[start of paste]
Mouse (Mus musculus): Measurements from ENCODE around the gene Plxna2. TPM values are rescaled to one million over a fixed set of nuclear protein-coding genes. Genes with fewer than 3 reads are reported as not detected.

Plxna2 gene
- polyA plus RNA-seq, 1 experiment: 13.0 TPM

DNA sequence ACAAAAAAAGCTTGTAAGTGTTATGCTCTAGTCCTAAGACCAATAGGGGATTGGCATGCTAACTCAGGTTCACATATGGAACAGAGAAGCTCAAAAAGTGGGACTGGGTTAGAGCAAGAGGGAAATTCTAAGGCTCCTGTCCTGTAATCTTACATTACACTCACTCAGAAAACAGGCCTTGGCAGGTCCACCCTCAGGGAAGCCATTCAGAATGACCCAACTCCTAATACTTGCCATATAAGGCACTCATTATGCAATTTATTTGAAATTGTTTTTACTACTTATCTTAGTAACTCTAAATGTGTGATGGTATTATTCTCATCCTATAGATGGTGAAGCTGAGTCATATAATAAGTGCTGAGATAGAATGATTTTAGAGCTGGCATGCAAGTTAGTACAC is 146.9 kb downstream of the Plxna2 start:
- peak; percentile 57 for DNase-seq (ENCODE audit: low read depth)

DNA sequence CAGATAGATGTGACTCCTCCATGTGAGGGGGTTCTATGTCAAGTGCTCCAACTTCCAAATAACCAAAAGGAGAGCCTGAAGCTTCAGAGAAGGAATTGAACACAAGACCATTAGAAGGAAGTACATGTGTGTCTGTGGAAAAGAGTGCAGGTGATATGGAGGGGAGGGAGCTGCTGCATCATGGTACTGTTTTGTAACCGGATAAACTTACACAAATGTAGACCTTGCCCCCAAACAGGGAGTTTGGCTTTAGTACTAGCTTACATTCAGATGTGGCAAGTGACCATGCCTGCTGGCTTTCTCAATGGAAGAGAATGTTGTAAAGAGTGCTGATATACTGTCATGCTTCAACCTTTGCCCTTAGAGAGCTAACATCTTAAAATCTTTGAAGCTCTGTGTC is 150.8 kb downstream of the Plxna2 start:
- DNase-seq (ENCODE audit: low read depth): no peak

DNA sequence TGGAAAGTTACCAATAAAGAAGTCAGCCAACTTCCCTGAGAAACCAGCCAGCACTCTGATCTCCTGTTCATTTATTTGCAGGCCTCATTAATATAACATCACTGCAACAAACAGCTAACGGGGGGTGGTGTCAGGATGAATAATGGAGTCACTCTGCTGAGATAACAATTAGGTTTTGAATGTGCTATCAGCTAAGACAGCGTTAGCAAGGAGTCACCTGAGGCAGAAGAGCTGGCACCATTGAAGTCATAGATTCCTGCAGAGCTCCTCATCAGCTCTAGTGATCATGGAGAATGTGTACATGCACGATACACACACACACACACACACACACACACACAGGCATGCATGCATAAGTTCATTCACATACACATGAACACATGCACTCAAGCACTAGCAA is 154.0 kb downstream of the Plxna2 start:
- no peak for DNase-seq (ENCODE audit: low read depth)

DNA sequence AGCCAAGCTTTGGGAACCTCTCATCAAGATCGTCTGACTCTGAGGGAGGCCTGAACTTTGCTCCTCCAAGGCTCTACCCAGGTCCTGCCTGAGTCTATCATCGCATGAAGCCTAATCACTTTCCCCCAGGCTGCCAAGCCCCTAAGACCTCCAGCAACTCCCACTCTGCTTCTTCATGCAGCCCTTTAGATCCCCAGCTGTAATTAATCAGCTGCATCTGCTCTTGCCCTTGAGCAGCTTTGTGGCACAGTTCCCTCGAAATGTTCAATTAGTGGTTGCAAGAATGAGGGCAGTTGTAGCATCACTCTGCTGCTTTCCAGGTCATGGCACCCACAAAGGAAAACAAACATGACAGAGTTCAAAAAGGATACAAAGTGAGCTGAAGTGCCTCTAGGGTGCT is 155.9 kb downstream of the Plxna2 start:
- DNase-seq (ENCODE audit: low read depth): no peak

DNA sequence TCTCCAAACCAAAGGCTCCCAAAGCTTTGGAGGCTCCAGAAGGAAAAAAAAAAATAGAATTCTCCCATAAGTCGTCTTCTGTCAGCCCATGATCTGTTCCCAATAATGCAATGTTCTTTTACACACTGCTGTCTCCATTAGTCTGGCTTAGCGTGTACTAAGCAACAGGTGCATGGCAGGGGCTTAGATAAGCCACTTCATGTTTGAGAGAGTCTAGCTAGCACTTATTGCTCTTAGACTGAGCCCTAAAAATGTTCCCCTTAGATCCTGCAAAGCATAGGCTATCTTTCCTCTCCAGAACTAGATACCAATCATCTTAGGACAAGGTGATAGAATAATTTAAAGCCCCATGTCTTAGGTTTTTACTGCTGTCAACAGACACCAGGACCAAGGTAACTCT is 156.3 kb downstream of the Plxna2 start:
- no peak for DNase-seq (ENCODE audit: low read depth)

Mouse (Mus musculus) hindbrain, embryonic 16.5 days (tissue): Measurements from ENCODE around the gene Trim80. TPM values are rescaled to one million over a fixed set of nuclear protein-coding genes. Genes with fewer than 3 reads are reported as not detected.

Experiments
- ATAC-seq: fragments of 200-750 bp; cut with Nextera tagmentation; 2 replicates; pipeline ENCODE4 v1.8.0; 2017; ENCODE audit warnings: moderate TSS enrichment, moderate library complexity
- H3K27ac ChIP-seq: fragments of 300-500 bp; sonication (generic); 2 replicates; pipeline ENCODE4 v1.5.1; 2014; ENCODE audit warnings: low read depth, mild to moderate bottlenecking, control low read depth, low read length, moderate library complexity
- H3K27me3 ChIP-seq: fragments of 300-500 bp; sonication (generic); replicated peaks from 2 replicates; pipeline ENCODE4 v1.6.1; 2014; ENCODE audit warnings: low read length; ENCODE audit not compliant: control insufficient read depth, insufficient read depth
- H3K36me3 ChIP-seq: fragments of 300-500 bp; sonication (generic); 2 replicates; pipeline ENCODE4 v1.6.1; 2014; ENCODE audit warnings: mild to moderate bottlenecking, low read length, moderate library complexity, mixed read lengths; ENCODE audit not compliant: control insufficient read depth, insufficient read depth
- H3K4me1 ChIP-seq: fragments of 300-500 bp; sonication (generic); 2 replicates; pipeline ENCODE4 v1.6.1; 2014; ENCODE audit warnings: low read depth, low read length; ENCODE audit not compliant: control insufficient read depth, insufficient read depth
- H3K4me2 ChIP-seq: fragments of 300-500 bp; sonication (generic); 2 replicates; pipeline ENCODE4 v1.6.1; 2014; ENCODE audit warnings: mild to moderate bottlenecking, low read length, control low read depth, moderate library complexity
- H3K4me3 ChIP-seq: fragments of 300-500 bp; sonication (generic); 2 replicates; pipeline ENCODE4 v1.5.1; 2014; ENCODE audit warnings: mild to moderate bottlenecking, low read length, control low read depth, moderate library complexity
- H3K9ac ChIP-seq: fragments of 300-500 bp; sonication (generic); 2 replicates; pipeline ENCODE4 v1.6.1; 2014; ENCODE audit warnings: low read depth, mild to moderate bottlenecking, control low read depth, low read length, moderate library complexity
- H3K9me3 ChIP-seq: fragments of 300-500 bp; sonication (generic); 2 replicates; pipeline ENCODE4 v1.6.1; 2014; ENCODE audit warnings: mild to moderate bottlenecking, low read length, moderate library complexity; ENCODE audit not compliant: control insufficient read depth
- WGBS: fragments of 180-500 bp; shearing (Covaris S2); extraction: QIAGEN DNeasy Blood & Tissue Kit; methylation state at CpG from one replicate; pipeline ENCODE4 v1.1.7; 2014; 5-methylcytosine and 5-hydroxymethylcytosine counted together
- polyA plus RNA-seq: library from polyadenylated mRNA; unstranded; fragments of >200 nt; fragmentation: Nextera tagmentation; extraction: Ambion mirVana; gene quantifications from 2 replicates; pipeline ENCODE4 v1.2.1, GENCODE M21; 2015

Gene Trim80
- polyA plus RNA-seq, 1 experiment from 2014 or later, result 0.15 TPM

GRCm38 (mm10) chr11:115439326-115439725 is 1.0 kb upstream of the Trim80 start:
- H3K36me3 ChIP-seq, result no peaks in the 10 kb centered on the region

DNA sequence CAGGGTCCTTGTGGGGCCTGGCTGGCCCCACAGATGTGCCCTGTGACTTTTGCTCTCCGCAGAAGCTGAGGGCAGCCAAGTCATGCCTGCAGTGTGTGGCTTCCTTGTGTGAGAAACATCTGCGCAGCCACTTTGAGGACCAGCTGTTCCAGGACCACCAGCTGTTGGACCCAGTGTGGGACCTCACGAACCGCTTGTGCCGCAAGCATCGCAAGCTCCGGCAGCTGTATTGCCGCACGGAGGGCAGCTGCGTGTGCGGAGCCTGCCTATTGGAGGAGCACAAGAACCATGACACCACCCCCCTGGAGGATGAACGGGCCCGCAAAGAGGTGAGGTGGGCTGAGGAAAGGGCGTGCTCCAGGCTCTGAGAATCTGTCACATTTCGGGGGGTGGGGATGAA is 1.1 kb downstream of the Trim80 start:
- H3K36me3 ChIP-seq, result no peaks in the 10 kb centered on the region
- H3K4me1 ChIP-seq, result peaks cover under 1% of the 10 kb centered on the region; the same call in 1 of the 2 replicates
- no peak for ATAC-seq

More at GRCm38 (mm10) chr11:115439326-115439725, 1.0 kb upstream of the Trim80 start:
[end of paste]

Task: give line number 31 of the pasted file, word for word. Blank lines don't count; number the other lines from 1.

DNA sequence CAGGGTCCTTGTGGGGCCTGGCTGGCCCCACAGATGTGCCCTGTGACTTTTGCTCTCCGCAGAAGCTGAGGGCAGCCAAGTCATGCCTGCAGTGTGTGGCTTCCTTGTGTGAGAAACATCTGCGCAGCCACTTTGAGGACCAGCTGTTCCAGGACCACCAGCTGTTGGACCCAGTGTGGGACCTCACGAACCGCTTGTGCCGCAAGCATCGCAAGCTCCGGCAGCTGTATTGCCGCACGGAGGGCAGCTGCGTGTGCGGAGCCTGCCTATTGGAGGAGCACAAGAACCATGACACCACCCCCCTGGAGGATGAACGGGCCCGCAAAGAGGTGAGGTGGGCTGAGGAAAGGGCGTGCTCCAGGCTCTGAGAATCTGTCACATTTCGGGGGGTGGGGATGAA is 1.1 kb downstream of the Trim80 start: